Much of this is pretty funny, the script is full of hilariously boneheaded dialogue and the cast is rich with actors who are more than up for making it sound even more ridiculous than it is on the page. And, it has all the usual eccentricities of no-budget films from first-time directors working on rockstar vanity projects, i.e. plot threads that go nowhere, weird pacing, uncomfortable pauses after people have finished talking, inexplicable rambling dialogue about nothing. I like an early scene where a groundskeeper is trying to tell the manager about all the big stars who have recorded here in the past (we learn that Alice Cooper and Rod Stewart have made the pilgrimage here, and I’m gonna guess that Anvil took a pass too). “You know the barn here?” he asks, and the manager looks confused and points at the only building anywhere in sight. “This one?” Yup, that'd probably be it. They go on to have a detailed discussion of something called a “piano bed” which is supposedly on the premise. Unfortunately we never see it, or at least if we do it turns out to look pretty much like a regular bed so I didn’t notice anything special about it.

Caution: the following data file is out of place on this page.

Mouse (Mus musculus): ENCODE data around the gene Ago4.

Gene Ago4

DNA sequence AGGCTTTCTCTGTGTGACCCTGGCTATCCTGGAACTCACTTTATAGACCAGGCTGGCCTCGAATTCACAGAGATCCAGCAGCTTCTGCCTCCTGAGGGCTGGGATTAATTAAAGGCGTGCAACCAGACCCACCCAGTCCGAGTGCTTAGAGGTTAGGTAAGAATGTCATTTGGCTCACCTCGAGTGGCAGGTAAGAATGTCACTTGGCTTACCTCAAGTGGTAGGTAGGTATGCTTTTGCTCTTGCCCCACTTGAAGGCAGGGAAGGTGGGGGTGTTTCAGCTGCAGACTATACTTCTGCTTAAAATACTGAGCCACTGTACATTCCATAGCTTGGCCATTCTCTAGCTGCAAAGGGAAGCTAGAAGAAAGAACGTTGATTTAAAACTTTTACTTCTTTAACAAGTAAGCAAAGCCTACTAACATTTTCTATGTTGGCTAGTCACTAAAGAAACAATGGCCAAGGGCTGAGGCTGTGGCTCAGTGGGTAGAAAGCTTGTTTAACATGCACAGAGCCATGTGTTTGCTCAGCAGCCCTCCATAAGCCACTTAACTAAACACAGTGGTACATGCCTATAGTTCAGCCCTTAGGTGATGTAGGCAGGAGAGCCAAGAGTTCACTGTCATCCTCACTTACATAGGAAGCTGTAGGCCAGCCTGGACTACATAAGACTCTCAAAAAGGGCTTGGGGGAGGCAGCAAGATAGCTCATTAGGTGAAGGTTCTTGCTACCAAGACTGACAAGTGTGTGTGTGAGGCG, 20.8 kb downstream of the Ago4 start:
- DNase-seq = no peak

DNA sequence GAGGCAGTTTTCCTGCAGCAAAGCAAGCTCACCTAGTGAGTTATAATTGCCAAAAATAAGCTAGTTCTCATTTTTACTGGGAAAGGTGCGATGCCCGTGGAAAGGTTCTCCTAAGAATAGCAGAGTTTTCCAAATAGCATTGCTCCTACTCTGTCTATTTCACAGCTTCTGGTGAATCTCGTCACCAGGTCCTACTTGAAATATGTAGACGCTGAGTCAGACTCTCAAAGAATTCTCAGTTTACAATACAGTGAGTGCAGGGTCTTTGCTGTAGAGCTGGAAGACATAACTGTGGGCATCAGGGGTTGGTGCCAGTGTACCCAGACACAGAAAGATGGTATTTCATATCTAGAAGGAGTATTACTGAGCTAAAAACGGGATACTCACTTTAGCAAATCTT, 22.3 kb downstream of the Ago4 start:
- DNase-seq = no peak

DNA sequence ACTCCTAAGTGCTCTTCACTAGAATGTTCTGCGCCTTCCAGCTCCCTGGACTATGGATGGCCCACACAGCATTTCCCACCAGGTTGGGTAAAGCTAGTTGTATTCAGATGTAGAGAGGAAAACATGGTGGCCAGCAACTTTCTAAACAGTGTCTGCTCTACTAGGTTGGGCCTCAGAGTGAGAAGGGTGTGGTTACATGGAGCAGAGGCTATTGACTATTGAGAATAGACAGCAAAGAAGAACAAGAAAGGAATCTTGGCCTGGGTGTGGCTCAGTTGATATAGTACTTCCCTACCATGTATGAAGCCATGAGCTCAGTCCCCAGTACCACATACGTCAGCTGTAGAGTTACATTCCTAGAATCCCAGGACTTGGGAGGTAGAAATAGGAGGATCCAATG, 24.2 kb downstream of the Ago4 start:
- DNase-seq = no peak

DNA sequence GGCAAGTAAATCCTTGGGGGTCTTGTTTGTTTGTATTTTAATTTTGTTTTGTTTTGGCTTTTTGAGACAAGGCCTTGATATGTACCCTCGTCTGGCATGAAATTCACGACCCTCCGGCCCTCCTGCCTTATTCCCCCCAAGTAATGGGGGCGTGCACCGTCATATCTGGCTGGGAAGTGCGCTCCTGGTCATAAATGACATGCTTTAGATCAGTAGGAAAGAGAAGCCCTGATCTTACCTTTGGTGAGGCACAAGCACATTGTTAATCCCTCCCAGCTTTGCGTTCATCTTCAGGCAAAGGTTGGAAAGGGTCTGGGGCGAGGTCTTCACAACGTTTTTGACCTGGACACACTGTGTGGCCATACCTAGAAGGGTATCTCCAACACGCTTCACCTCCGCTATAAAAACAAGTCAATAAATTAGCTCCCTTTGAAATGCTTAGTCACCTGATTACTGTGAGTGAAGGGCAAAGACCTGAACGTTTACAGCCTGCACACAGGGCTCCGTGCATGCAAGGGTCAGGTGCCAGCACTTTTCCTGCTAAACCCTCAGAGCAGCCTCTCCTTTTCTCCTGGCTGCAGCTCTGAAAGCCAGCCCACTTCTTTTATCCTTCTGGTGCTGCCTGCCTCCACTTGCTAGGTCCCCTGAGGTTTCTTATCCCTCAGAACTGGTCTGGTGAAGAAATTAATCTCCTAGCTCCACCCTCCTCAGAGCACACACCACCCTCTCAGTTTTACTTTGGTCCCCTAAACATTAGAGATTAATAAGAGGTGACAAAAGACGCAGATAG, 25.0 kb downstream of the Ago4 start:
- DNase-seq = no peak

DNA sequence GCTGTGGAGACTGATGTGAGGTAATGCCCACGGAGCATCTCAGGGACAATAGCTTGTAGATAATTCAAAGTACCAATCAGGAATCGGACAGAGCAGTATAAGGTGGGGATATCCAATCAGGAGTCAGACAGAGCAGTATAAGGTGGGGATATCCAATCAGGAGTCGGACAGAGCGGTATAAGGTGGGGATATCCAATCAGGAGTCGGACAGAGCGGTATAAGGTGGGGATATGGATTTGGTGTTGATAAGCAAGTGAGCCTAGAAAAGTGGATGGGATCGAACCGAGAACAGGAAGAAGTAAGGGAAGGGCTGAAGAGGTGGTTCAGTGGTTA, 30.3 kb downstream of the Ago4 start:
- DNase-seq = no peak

If you’re in the mood to chuckle at a bunch of terrible Canadian musicians struggling to make it all the way through two lines of dialogue in a row, this one’s got your number. And the intermittent demonic interruptions have an earnest desire to entertain, in fact I think every single one introduces a new monster, that takes elbow grease on a film which was clearly made for less than your average late-night informercial for tampons more technologically advanced than those they would dare sell at retail. But the real reason this film is worth watching is the last twenty minutes. After a brief break to do some dishes and remark to no one in particular how much he enjoys drinking Coca Cola, Thor (now the only surviving band member) basically finds himself in a menagerie of hostile muppets. There’s a cycloptic roasted chicken in the fridge, some kind of slimy lizard crawling around comically failing to destroy its victim, and what may or may not be the resurrected severed penises of the three former male band members, now sporting troll hair and tiny arms. And it ends with nothing short of a final battle between a shirtless Jon Mikl Thor and Beelzebub himself, “Or,” Thor quips, “as the Hindus called you, Shaitan. Or as you are known to answer in Aramic [sic], Belial, Apollyon, Asmodeus!” And suddenly out of the blue there’s a twist which retrospectively makes you wonder if the movie is actually more clever and self-aware than you thought it was. I must admit, at the 45 minute mark I would have guessed there was an extremely low probability that at the 70 minute mark I would ask myself, “Is it possible that ROCK N' ROLL NIGHTMARE is smarter than me?” So hey, this one definitely has the power to surprise you.